Daniel Rickenmann May 2017

Daniel Rickenmann

By now most people know that Five Points, the heart of the city for a century and a defining cultural institution, is in trouble.

The environment created by bars that don’t open until 10 p.m. and whose late-night liquor wars have created stampedes of underaged intoxicants has strained law enforcement, attracted predators and degraded surrounding neighborhoods.

While there should always be a place for traditional college bars in Five Points, there should never come a time when the village is dominated at night by bars who over-serve underage drinkers and the elements who prey on them, including gangs.

The problem didn’t happen overnight but over a decade or more and due to multiple factors. First, the rise in popularity of bars serving the cheapest liquor available meant huge lines of inebriated partygoers outside those locations into the wee hours of the next morning. Those bars gradually replaced restaurants and specialty stores that helped the village thrive from during the day.

Second — and this is what the University of South Carolina does not want to hear or own up to — the school’s dramatic increase in enrollment over that time has created issues the school did not foresee.

Its own efforts to entertain students on campus on weekends has lacked focus and not kept pace with undergraduate growth, and that growth has put enormous strains on Five Points that the university has done little to nothing to mitigate, control or understand.

Third — and this is what the City of Columbia does not want to hear or own up to — the City’s own cost-prohibitive and often counterintuitive regulations on businesses have and continue to stifle new businesses from growing.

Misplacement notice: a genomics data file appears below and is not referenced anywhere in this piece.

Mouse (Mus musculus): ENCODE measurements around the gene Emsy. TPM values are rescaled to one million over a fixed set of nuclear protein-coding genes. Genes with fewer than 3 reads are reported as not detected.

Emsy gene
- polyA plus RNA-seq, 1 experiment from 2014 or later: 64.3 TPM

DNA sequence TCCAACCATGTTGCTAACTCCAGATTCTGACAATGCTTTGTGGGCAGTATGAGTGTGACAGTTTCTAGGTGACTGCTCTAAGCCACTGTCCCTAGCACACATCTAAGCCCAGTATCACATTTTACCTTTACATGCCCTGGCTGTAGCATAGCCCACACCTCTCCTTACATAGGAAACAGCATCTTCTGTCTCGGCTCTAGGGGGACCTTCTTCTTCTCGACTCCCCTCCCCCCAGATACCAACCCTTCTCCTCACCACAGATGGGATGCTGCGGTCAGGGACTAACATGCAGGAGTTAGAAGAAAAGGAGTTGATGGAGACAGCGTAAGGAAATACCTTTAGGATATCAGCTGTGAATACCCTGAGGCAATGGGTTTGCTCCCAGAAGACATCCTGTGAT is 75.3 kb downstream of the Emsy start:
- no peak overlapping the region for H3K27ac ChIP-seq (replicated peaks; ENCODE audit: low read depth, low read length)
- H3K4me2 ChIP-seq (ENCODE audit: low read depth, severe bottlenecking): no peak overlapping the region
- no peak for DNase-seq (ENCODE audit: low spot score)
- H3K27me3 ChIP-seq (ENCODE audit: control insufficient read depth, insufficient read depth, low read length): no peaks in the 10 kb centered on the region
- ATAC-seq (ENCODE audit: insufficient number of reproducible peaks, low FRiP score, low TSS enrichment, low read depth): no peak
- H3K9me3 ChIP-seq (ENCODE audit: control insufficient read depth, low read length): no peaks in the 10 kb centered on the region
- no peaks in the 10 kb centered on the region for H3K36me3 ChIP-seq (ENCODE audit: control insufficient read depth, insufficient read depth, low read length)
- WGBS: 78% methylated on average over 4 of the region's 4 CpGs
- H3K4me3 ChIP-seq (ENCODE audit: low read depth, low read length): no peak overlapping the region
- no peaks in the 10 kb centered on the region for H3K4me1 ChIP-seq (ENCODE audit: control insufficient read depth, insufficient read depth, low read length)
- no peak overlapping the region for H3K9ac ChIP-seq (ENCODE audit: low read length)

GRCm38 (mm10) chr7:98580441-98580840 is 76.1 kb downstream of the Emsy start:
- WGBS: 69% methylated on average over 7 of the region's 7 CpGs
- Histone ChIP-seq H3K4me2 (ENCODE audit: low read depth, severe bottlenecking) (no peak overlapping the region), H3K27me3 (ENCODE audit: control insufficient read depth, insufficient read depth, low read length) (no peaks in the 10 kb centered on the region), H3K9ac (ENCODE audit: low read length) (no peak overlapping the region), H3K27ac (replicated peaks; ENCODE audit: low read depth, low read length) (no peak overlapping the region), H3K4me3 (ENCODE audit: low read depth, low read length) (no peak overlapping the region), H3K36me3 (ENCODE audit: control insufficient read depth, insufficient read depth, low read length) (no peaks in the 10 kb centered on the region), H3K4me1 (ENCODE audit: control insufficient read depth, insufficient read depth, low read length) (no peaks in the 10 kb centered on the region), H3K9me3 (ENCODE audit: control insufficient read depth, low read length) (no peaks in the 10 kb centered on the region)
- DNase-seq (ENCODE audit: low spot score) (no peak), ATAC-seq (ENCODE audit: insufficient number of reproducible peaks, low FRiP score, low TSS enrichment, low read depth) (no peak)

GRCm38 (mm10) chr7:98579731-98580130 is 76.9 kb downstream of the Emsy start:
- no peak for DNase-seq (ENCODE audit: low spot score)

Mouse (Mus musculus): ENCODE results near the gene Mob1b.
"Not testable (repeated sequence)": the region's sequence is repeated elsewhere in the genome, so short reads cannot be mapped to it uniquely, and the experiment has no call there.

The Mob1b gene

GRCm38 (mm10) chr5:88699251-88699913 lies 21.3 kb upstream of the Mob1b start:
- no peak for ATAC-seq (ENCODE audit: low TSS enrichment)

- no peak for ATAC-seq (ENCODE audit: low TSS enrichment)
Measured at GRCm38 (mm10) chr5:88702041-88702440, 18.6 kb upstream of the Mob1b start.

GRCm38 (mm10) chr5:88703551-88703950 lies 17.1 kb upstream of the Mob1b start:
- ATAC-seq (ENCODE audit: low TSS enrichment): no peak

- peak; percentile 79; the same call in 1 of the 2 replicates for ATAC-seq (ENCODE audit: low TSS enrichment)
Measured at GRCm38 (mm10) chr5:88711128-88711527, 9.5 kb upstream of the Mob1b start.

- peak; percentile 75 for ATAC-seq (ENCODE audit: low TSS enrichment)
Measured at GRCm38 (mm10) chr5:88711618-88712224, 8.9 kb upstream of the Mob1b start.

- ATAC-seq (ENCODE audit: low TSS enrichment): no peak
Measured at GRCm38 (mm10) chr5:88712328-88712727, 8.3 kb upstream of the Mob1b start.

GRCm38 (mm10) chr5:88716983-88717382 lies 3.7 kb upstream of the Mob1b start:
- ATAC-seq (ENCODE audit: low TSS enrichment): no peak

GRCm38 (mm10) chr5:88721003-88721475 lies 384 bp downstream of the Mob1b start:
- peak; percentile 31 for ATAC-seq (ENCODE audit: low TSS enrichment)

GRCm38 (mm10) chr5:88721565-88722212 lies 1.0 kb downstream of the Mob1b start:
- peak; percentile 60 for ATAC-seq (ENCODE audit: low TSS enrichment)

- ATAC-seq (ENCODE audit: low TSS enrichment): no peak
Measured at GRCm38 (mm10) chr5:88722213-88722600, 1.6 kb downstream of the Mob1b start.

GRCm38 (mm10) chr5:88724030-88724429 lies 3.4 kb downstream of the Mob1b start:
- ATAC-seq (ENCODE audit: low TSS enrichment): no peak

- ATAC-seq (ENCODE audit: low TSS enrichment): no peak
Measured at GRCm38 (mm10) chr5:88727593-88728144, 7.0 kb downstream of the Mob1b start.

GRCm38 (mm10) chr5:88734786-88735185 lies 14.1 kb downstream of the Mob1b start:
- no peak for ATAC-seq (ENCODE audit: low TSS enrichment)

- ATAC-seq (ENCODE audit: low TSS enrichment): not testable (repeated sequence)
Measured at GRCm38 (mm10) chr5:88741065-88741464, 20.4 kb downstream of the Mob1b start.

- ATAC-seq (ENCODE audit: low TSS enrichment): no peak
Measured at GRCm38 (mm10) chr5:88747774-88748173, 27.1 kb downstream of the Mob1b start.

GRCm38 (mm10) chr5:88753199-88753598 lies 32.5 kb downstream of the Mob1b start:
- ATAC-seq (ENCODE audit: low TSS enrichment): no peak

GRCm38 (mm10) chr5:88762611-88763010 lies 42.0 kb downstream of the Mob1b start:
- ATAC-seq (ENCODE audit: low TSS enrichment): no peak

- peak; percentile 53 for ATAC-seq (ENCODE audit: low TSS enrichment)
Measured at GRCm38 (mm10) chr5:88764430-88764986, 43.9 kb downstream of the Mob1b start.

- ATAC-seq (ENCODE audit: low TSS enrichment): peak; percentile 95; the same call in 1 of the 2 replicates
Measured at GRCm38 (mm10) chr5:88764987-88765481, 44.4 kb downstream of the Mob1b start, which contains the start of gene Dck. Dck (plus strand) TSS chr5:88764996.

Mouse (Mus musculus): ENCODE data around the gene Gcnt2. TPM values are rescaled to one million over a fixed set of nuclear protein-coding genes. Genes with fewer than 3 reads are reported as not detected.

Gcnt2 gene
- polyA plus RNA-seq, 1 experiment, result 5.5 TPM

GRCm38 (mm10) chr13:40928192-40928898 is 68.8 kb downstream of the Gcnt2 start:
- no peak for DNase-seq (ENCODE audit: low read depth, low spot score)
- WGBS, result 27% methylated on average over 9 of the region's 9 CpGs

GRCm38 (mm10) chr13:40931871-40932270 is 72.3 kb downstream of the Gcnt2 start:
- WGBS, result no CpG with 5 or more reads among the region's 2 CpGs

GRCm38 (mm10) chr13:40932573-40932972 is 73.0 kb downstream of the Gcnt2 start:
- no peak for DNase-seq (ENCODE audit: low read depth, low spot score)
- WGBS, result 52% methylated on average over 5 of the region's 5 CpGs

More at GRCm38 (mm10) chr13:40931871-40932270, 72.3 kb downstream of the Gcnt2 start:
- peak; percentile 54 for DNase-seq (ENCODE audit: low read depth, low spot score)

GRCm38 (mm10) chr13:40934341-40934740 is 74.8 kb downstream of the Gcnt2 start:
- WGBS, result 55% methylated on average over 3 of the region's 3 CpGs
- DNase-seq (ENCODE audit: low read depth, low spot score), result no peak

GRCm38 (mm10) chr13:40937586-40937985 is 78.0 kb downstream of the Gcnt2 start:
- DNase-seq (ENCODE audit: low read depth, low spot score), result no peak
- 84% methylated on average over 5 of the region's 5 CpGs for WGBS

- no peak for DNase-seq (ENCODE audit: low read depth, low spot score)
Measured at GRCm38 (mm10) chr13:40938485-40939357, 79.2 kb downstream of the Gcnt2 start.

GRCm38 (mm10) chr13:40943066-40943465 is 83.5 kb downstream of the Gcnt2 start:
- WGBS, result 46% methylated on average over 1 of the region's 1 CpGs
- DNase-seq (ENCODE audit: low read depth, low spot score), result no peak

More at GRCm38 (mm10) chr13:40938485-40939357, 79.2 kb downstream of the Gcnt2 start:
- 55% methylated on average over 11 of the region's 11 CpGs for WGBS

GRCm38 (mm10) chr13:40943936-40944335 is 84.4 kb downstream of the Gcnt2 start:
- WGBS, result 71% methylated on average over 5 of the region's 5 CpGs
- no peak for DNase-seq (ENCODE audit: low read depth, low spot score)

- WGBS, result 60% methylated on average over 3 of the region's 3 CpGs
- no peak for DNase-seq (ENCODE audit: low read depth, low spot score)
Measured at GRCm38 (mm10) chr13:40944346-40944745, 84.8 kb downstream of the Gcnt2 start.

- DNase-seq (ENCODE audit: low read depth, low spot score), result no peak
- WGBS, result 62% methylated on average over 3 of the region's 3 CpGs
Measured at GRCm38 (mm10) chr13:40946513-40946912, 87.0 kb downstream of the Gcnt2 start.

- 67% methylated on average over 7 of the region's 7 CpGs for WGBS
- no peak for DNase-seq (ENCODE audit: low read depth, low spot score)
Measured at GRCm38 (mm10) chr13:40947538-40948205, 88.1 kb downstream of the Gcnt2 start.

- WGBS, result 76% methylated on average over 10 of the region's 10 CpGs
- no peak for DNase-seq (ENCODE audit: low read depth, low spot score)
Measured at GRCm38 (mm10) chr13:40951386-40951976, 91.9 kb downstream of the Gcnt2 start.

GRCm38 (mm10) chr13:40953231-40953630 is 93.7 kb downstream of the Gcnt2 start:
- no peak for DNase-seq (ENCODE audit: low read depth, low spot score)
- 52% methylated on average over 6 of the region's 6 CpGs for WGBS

Insisting on a $75,000 grease trap for restaurants when less-expensive equipment is equally effective and requiring water and sewer expansion fees in the tens of thousands add prohibitive and unreasonable costs for small-business entrepreneurs, not to mention a permitting process that isn’t friendly and can take up to six months to navigate.

Requiring on-site parking in a village with built-in limitations for every new business — especially when the city itself is providing 300 new spots in part, at least, to encourage new business — is counter-intuitive and a big reason why Five Points is teetering on the brink of not just cultural irrelevance but also inviting a potential increase in vagrancy, vacancy and crime.

That’s how we’ve gotten where we are, with long-term and iconic businesses and shops closing or moving and attractive spaces sitting empty. It’s why the solution proposed in a 10-point plan developed by merchants and neighborhoods is the smart way forward, not the city’s decision to take elements of that plan and shoehorn them into a one-size-fits-all development plan to be rotated around areas of Columbia every two years. What works for the Vista may not work for Five Points just as what works for Five Points may not work for Harbison.

We need the city’s economic development staff, as well as related agencies and recruiting groups, to aggressively market Five Points, not just industrial sites and student housing.

We need to make the city’s parking spaces and lots safe places to park that have a positive impact on the area’s appearance and charm. Eliminate fees and streamline permitting to make new development attractive and affordable. Asking $100,000 in upfront fees and requirements that don’t generate any revenue is one hell of an entrance fee to do business in Five Points.

And engage the university and its new president to aggressively program safe, fun on-campus events rather than busing its undergraduates to Five Points. Open up the showpiece Greek Village to students for events on weekends and add concerts, block parties and other social events on campus that only students can enter.

Do nothing and the results will be predictable. The negative aspects of an economically distressed village will only begin to creep inside adjacent neighborhoods when what should happen is Five Points’ success should increase the area’s safety, vitality and property values. It’s not too late, but time is running out — and faster than you think.

Daniel Rickenmann is a Columbia businessman and city councilman who represents District 4. He can be reached at djrickenmann@columbiasc.gov.

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